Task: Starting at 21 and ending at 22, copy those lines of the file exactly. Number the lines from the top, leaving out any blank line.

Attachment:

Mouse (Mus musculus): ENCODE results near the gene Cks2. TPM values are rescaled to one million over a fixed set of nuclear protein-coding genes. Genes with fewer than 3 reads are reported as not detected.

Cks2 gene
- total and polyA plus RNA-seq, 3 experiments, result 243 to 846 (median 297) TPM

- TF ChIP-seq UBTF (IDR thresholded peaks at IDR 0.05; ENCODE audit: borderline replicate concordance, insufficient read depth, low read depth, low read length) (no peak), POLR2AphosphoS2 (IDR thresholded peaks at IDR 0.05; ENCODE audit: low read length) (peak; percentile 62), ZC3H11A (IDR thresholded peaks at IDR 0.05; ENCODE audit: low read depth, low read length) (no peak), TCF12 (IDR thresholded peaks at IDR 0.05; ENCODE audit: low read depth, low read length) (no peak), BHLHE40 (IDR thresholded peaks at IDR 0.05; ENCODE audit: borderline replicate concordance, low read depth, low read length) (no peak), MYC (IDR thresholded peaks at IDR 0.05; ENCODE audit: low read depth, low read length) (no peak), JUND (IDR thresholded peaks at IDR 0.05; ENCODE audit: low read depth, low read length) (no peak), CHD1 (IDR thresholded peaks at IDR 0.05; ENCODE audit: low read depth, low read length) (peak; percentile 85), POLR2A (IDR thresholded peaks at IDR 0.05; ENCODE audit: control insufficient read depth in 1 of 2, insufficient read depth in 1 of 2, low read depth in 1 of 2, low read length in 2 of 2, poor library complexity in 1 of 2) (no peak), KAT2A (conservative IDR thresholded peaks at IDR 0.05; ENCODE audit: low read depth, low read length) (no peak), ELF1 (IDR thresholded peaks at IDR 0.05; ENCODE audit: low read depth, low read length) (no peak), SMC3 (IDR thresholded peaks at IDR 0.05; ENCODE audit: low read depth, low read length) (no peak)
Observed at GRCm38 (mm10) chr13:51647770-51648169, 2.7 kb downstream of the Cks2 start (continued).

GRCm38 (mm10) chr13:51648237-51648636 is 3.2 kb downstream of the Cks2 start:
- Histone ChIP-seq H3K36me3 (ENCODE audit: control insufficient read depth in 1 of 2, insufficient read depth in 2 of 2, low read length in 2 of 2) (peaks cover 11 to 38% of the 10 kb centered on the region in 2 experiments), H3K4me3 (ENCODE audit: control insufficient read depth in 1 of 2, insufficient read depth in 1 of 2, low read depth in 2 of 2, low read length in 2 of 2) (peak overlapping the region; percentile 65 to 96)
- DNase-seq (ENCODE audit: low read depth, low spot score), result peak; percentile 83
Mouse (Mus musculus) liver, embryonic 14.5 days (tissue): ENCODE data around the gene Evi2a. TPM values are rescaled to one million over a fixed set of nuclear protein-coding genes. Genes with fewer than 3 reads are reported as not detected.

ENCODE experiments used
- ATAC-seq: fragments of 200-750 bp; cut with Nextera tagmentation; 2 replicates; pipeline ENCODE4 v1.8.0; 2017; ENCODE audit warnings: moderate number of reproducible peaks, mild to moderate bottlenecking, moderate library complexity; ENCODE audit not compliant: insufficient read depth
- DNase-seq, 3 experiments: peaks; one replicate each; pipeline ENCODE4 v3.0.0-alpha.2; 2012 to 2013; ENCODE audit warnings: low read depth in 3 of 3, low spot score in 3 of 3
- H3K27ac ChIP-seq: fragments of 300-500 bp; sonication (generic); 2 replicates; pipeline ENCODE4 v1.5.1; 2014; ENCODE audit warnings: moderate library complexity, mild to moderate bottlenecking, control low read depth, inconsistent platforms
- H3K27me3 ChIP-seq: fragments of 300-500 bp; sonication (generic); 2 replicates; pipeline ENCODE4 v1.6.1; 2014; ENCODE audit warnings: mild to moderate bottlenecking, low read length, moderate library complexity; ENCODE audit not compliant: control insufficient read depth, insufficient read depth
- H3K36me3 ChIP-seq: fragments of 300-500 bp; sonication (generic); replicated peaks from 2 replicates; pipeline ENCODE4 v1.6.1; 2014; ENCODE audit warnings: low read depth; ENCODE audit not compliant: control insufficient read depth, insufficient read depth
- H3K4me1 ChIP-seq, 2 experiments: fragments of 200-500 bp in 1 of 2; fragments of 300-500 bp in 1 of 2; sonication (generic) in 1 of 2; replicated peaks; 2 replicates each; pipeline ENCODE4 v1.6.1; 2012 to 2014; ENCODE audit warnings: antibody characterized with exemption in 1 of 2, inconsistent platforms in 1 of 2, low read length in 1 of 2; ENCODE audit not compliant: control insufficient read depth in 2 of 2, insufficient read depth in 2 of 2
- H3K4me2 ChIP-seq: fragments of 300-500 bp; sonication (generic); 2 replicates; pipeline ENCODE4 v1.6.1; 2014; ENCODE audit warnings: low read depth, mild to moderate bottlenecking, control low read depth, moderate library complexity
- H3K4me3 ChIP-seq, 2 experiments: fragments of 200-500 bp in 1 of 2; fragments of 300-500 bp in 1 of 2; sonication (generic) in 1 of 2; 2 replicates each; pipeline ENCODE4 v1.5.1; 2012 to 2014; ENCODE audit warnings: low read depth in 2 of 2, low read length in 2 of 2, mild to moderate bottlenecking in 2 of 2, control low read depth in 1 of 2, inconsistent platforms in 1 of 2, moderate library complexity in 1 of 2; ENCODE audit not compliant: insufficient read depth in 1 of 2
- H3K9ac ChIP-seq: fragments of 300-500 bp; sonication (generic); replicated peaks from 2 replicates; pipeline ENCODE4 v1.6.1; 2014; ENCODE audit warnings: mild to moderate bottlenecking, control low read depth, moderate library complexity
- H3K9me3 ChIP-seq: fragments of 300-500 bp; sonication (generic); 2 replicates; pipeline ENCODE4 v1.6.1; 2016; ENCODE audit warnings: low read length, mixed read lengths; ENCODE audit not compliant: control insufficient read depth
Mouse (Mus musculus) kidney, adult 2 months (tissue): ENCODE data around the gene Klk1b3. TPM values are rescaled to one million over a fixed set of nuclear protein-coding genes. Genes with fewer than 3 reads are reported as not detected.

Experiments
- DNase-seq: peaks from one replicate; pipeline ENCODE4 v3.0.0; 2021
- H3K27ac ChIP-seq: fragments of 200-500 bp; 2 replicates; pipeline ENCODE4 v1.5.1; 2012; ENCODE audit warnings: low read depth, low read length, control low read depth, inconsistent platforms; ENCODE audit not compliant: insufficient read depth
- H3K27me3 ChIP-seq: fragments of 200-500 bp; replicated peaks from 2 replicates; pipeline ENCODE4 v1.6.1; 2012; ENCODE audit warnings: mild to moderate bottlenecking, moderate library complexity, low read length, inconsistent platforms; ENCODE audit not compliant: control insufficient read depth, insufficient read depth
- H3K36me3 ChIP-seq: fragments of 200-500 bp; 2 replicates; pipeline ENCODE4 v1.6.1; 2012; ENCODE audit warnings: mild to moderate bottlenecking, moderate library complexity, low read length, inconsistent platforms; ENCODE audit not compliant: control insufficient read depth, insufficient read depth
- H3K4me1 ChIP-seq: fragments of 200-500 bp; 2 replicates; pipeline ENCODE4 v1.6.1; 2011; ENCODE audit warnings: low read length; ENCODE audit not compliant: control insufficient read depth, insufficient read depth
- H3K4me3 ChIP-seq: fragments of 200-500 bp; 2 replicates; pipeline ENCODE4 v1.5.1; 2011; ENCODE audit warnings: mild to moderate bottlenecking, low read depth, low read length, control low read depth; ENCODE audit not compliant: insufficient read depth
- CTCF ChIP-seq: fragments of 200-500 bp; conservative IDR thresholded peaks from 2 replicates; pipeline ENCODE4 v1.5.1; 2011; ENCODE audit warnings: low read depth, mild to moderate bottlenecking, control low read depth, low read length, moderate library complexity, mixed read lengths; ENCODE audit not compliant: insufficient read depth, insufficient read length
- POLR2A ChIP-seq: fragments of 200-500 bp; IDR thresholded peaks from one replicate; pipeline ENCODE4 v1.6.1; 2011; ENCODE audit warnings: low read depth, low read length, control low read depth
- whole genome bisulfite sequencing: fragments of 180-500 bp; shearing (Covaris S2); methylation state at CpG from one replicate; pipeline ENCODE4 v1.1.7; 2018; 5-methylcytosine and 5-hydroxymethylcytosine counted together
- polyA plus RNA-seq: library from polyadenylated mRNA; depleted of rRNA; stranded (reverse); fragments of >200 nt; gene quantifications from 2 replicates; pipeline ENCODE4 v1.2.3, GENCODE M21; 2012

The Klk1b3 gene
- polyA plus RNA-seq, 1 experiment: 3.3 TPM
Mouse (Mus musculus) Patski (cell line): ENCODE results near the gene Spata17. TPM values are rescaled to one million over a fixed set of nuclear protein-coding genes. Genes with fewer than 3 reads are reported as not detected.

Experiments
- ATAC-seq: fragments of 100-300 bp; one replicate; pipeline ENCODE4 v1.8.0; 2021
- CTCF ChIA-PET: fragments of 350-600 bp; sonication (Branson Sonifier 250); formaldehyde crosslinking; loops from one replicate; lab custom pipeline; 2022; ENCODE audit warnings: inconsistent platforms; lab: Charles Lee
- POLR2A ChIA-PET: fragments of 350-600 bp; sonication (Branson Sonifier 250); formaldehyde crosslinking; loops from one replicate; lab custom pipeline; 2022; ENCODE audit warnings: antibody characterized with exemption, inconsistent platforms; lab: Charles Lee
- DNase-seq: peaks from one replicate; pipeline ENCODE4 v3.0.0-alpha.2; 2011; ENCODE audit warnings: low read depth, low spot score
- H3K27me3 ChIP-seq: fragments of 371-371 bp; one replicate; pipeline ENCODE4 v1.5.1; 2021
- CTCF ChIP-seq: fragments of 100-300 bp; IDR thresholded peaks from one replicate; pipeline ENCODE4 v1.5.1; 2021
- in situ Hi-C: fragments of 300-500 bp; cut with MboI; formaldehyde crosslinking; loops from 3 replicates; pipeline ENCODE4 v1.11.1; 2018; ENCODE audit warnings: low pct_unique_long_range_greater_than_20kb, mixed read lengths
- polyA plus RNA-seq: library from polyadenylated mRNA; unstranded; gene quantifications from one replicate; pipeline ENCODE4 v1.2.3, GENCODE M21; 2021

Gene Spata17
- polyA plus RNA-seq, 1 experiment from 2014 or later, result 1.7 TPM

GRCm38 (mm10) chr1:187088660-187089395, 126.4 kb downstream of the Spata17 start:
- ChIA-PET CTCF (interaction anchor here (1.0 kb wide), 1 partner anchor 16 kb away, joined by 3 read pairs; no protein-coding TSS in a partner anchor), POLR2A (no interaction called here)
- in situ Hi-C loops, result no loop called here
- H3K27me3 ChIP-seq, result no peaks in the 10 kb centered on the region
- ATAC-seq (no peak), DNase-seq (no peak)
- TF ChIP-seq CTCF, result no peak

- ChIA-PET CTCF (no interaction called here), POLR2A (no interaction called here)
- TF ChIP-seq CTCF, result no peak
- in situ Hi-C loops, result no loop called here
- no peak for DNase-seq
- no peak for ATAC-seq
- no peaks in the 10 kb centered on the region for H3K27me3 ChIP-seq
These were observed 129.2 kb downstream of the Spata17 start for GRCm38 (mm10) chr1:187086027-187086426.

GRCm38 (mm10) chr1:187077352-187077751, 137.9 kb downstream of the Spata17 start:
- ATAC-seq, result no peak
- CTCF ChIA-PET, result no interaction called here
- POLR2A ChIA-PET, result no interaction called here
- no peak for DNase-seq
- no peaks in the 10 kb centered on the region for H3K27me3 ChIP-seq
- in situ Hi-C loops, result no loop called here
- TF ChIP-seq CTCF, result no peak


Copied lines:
Mouse (Mus musculus) kidney, adult 2 months (tissue): ENCODE data around the gene Klk1b3. TPM values are rescaled to one million over a fixed set of nuclear protein-coding genes. Genes with fewer than 3 reads are reported as not detected.

Experiments